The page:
It's Time to Rethink our use Of Technology in Schools
Interview by Nick Morrison
I recently sat in on a talk by Bob Harrison, a former teacher, lecturer and college principal who is now education advisor to Japanese electronics giant Toshiba . He also chairs the U.K.’s Department for Education computing expert group and was one of the architects of the new computing curriculum, introduced into schools in England this September.
And his comments should provide food for thought not just for school leaders but for anyone involved in buying and or using technology for schools.
Harrison believes that asking if investing in learning technology will improve outcomes is the wrong question.
For evidence, he cites a lack of evidence. Despite numerous weighty, thorough – and expensive – studies, none has yet shown any link between information technology and improved learning.
There is evidence that where schools and colleges use technology effectively there is a correlation with better outcomes. But that is not the same as saying the technology is actually aiding learning.
It is not the technology that makes a difference, it is the teachers.
Harrison argues that far from revolutionizing the way children learn, too much of the technology that is used in classrooms actually reinforces traditional teaching methods.
For an example, he cites the interactive whiteboard, so beloved of teachers and still nigh-on ubiquitous in classrooms.
“My view is they have actually done damage because they have reinforced the pedagogy of teachers standing at the front,” he says. “This is one of the reasons why technology has not really permeated into the life of our schools, colleges and universities.”
There is a certain irony that when we have access to all sorts of interactive technology, the classroom staple is a glorified electronic blackboard.
This kind of technology makes the student a passive recipient instead of an active learner, Harrison argues. And to compound the offence still further, students are often at the forefront of the active use of technology, it’s just that they do it outside the classroom.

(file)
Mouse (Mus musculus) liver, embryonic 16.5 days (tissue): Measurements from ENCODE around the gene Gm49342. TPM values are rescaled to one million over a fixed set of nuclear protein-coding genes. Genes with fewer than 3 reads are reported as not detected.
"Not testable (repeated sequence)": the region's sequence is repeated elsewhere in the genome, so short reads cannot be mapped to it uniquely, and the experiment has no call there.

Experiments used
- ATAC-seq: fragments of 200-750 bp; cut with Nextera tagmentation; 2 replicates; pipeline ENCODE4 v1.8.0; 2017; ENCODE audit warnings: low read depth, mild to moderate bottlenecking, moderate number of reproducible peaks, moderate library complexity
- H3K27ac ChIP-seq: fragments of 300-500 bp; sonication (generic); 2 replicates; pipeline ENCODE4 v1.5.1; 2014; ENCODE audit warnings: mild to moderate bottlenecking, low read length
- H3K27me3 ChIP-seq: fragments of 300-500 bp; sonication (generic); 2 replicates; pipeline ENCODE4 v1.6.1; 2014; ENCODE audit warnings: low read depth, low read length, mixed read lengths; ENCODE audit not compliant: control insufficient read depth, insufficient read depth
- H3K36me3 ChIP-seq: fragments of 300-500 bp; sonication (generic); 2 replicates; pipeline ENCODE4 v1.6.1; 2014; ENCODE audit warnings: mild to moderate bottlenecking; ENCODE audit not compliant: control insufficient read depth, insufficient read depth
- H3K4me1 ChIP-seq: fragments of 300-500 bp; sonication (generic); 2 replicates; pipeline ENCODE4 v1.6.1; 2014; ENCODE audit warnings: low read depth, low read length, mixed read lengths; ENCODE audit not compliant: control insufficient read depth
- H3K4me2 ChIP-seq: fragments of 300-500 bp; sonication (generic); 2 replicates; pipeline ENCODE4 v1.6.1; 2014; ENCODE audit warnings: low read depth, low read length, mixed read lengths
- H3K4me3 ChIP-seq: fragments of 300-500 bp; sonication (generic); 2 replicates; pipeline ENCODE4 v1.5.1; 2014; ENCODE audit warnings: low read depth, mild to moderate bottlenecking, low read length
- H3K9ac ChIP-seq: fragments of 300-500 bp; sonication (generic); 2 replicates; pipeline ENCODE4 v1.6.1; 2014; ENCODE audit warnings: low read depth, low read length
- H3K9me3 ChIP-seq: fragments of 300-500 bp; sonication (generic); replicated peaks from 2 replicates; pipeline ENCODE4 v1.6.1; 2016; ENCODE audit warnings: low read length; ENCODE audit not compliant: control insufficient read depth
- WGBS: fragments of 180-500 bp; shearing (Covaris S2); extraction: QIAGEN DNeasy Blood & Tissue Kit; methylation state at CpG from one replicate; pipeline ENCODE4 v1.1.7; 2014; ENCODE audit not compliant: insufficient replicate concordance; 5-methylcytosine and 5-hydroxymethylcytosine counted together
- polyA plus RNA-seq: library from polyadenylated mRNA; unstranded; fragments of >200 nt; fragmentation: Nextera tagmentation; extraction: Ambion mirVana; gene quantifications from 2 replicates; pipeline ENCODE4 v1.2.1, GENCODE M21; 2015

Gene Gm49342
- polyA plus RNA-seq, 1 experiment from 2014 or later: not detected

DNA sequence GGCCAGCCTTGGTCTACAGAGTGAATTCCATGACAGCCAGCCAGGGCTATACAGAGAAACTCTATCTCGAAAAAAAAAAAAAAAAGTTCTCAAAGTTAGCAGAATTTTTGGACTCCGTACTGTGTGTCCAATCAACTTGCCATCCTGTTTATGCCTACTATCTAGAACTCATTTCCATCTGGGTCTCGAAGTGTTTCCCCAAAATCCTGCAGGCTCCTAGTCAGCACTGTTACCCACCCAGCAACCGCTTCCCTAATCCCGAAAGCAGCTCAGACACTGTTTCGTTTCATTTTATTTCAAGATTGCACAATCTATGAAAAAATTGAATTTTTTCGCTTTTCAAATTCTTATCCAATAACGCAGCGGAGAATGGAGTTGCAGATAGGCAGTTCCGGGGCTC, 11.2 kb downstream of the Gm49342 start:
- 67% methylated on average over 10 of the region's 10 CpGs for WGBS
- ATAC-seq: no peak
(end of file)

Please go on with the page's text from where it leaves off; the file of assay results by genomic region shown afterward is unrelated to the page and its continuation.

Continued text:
“Why is it we have spent all of the money on technology that predominantly is predicated on learning by paying attention? Why are we chucking digital technology at a process that was designed in the Industrial Revolution?” Harrison says.
So how should we be using technology in schools? He cites as a model for good practice the five e-words coined by Martin Blows, a consultant and formerly a director of online learning at the U.K.’s National College for School Leadership:
- Exchange: swapping traditional ways of doing things with ICT
- Enrich: engaging learners with a richer mix of media
- Enhance: encouraging deeper learning through the use of ICT
- Extend: encouraging students to take their learning further
- Empower: giving students control over their own learning
It is not the technology itself that is important, it is how it is used. And this requires investment not just in equipment but in giving teachers the confidence and competence to exploit it.
And it also requires rethinking the way we teach if we are make the most of the opportunities presented by technology.
“It is not about the technology; it is about new ways of thinking. The barriers are in our heads,” Harrison says. “Learning is not about content, it is about creation. Isn’t that our job: to help kids learn how to do things? Our job is to prepare children for the world that exists.”
We have been too ready to accept that a lesson is automatically improved by incorporating technology. Just because children like gadgets and are avid users outside the classroom it doesn’t mean they will be automatically engaged at the sight of a smartphone.
Rather than ask if technology will improve outcomes, we need to ask what it is we want it to do. It is only when we harness technology to the cause of education, rather than the other way around, that we will know if it is worth doing.